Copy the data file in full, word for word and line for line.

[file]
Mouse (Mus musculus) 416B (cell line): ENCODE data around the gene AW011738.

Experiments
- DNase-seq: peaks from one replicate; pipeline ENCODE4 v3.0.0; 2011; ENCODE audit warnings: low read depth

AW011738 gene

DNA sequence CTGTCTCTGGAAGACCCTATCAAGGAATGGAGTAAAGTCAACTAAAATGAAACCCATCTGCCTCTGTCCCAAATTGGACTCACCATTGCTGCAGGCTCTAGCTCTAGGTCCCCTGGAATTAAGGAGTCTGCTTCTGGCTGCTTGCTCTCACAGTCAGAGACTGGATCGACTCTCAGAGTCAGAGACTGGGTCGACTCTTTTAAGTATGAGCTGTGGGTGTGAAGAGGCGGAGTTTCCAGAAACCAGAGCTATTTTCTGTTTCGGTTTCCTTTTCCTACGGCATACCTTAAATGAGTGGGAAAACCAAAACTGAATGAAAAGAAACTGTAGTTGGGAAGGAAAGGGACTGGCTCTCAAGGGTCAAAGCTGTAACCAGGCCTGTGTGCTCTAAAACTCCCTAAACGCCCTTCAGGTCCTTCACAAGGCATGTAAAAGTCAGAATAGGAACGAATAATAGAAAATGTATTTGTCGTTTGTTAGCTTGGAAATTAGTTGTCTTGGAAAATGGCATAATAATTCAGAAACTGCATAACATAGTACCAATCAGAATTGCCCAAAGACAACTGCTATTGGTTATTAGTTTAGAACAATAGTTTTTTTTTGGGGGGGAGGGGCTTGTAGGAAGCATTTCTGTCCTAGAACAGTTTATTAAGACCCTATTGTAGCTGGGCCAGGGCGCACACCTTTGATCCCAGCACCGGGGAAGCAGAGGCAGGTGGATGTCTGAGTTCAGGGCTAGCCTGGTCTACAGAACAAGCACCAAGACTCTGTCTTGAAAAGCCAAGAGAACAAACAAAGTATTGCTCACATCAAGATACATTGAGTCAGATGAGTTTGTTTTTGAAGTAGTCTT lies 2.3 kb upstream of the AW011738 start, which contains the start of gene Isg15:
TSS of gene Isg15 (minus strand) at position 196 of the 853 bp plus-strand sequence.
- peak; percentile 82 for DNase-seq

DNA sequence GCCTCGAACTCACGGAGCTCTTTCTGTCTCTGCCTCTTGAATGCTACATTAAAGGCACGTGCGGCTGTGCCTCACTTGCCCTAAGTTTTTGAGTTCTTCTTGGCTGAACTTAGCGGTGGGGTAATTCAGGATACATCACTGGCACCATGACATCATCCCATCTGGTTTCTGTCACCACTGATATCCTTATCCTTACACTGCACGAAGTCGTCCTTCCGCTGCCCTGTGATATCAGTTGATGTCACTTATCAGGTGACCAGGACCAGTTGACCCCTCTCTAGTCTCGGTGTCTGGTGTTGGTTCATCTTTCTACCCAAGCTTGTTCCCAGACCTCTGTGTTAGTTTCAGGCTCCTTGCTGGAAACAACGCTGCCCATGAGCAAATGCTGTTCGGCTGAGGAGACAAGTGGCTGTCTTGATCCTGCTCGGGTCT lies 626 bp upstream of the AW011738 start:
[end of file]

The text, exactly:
Mouse (Mus musculus) 416B (cell line): ENCODE data around the gene AW011738.

Experiments
- DNase-seq: peaks from one replicate; pipeline ENCODE4 v3.0.0; 2011; ENCODE audit warnings: low read depth

AW011738 gene

DNA sequence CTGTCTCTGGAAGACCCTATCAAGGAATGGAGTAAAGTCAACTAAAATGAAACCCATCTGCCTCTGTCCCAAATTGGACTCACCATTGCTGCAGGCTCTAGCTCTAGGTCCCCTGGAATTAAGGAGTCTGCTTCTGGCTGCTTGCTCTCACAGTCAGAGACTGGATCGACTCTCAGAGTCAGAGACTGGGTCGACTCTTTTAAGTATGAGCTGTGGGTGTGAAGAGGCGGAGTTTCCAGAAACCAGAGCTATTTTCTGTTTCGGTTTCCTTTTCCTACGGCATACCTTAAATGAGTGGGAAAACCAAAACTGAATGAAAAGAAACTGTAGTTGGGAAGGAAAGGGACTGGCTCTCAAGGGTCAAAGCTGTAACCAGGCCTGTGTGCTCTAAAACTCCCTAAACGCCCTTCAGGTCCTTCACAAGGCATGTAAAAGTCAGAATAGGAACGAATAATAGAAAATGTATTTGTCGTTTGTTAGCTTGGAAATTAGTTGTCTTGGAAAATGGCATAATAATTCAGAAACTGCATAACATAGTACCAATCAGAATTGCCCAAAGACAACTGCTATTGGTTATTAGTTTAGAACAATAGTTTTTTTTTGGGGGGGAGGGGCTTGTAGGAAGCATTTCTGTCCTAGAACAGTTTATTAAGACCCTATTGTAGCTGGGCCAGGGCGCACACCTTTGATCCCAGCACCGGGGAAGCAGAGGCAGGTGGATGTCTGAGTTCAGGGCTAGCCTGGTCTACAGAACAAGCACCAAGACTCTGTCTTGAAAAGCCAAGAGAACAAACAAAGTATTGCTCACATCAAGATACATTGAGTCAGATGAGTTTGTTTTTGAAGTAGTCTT lies 2.3 kb upstream of the AW011738 start, which contains the start of gene Isg15:
TSS of gene Isg15 (minus strand) at position 196 of the 853 bp plus-strand sequence.
- peak; percentile 82 for DNase-seq

DNA sequence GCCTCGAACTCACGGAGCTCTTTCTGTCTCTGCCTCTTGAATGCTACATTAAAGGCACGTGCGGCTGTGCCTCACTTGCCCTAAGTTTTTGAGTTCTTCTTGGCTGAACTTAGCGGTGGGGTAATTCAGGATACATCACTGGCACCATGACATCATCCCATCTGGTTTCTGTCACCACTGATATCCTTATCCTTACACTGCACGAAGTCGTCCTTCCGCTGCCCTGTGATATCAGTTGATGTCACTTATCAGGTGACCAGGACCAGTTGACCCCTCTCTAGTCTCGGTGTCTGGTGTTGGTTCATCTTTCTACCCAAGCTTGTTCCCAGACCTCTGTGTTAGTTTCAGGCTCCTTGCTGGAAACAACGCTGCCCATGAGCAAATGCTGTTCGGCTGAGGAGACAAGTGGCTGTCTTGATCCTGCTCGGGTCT lies 626 bp upstream of the AW011738 start: